Managing water resources with satellite technology

14 Dec 2013

In a bid to build capacity on satellite remote sensing applications for water resources management, a five-day workshop was organized for participants from the ICIMOD regional member countries in Kathmandu, Nepal.

A number of passive and active sensors for precipitation, surface water, cryosphere, and terrestrial water storage change were introduced to the participants. They were also taught modeling techniques for assessment and forecasting of water level dynamics.

Speaking at the opening of the workshop on 2 December 2013, Senior Manager Basanta Shrestha of the International Centre for Integrated Mountain Development (ICIMOD) said the Hindu Kush Himalayan region is considered the ‘Third Pole’ and holds vast amount of water.

“That is why this training on water resources management is extremely important,” Basanta Shrestha told the participants. “During his recent visit to ICIMOD, the NASA (National Aeronautics and Space Administration) associate administrator and veteran astronaut Dr John M. Grunsfeld commented that from space, the Himalayas really stand out.”

Twenty three participants from Bangladesh, Bhutan, Pakistan, India, and Nepal attended the workshop resourced by Dr Faisal Hossain of Tennessee Tech University in the US. Other resource persons included Dr J Turk of NASA-JPL, and Dr C K Shum, Dr Stephane Calmant and Dr Steven Tseng of the Ohio State University, US.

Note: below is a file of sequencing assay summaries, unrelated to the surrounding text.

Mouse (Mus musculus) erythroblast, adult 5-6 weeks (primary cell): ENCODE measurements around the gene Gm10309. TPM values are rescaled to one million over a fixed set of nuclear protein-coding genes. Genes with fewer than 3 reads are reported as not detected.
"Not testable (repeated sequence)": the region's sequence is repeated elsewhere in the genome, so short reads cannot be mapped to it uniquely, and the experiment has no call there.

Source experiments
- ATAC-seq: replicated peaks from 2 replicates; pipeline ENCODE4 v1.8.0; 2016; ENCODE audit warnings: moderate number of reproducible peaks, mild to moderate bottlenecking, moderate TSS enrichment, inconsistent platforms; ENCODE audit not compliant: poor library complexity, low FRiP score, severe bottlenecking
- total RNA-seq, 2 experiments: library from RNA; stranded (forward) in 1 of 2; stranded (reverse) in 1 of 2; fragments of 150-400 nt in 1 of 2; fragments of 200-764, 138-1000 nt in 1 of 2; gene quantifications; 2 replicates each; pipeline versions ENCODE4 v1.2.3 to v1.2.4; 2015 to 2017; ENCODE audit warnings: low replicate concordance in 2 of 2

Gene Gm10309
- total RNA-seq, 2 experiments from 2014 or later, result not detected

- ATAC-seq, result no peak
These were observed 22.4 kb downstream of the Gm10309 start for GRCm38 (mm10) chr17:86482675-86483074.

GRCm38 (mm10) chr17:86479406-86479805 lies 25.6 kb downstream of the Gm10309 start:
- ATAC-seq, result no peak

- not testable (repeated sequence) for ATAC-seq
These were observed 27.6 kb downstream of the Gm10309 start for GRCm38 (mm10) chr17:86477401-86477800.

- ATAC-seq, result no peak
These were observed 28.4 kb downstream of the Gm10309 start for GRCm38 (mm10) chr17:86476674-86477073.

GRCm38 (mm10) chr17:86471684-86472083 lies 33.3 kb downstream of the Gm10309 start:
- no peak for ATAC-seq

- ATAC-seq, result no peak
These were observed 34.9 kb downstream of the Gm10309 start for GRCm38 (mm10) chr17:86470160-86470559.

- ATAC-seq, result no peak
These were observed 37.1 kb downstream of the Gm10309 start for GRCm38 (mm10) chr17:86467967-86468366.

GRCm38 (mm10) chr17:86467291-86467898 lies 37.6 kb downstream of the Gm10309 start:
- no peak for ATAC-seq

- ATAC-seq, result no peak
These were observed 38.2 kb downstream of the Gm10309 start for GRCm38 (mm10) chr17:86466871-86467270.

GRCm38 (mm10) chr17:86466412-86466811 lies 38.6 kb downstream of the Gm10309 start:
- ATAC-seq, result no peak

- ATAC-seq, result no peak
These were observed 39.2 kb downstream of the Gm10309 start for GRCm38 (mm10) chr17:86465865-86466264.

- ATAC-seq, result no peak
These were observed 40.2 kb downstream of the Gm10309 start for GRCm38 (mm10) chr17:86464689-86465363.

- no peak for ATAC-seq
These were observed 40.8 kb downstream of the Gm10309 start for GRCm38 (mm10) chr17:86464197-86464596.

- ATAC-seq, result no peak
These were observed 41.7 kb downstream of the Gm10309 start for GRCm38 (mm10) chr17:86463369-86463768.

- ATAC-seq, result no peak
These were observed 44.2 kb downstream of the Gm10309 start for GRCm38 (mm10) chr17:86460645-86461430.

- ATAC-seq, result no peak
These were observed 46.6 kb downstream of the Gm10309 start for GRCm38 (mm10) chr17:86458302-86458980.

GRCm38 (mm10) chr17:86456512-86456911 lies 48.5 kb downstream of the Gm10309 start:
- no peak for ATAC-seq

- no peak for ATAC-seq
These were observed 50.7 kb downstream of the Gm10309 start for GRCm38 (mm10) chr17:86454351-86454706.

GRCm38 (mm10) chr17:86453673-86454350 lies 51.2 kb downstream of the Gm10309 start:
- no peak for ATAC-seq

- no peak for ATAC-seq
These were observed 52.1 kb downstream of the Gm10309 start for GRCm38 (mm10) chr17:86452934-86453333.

Giving an overview of the workshop, Dr Faisal Hossain thanked ICIMOD, US Agency for International Development (USAID) and NASA for the opportunity to share important knowledge regarding water resources management and flood forecast with the regional stakeholders.

Specific aspects highlighted during the training included macro-scale hydrologic modeling of water resources in South Asia for climate change impact analysis, use of satellite precipitation data and use of geodetic satellites for water extent, level and flood monitoring. The use of satellite gravimetry for monitoring seasonal/annual terrestrial storage change was also discussed.

The workshop was organized under the framework of the SERVIR-Himalaya programme as part of the applied science team capacity building effort.